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the most recent and complete intensity datasets. Attenuation laws were derived through empirical models fitting ?I
(the difference between epicentral I0 and site Ix intensities) average values versus hypocentral site distances by the
least-square method. The huge amount of data available for the Etna area allowed us to elaborate bi-linear and logarithmic
attenuation models, also taking source effects into account. Furthermore, the coefficients of the Grandori
formulation have been re-calculated to verify the ones previously defined for seismic hazard purposes. Among the
tested relationships, the logarithmic one is simple and fairly stable, so it was also adopted for the other volcanic
Italian areas. The analysis showed different attenuation trends: on the one hand, Etna and Ischia show the highest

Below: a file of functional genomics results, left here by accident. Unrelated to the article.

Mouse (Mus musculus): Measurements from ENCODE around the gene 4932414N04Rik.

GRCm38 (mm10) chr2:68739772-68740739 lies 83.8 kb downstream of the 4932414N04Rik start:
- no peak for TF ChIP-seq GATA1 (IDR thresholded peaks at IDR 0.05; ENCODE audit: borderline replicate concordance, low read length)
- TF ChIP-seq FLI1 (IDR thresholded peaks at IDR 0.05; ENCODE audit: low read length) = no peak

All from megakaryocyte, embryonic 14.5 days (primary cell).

decay of intensity (?I=4) in the first 20 km; on the contrary, the Aeolian Islands and Albani Hills present a slight
intensity attenuation (?I=2) at 20 km from the hypocentre; finally, Vesuvius seems to have an intermediate behaviour
between the two groups. The proposed regionalization gives a significantly better image of near-field
damage in volcanic regions and is easily applicable to probabilistic seismic hazard analyses.
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